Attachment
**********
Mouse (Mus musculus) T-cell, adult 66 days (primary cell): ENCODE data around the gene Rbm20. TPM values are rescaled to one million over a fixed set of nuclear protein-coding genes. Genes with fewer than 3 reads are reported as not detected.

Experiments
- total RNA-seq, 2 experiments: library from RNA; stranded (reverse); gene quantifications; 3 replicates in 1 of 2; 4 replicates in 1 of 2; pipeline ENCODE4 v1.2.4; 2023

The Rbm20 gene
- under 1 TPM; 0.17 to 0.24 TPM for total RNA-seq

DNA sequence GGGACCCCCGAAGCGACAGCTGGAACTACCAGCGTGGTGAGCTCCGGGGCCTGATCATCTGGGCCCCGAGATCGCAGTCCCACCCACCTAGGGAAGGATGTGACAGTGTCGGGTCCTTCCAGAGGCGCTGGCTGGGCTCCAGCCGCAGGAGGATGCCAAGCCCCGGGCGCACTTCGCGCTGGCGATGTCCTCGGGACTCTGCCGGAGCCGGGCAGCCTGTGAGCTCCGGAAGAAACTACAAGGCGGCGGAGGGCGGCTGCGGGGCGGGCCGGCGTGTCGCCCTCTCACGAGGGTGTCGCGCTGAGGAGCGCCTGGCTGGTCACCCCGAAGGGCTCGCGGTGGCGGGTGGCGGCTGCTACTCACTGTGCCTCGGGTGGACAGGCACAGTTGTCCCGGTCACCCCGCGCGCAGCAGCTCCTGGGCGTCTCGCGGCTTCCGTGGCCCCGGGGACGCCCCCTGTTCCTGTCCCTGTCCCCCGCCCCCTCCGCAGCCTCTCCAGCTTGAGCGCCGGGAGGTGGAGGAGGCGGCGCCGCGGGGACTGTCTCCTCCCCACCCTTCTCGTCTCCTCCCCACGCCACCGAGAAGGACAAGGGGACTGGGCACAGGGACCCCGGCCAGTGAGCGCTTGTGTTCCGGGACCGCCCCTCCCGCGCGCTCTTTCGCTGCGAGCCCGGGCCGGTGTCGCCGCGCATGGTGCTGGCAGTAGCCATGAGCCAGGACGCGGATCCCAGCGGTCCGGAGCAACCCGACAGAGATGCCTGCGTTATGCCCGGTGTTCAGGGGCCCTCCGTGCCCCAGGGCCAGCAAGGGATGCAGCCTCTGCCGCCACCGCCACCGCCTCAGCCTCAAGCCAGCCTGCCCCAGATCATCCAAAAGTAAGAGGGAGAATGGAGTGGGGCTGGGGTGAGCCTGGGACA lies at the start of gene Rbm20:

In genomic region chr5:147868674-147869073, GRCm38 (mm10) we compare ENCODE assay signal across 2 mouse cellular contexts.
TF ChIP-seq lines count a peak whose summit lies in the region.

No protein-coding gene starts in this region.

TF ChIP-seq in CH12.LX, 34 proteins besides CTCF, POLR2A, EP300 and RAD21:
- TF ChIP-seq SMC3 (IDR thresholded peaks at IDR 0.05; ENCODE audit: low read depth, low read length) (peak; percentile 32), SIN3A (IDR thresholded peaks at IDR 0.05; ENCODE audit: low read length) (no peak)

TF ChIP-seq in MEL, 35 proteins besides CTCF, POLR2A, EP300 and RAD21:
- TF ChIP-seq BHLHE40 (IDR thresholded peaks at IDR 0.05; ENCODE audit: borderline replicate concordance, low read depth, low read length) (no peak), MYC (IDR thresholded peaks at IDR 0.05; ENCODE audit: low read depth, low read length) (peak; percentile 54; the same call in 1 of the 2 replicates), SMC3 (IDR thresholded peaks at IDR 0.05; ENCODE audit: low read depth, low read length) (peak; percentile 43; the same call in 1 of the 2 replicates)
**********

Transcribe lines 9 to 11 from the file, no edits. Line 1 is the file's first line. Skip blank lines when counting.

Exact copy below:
No protein-coding gene starts in this region.

TF ChIP-seq in CH12.LX, 34 proteins besides CTCF, POLR2A, EP300 and RAD21:
- TF ChIP-seq SMC3 (IDR thresholded peaks at IDR 0.05; ENCODE audit: low read depth, low read length) (peak; percentile 32), SIN3A (IDR thresholded peaks at IDR 0.05; ENCODE audit: low read length) (no peak)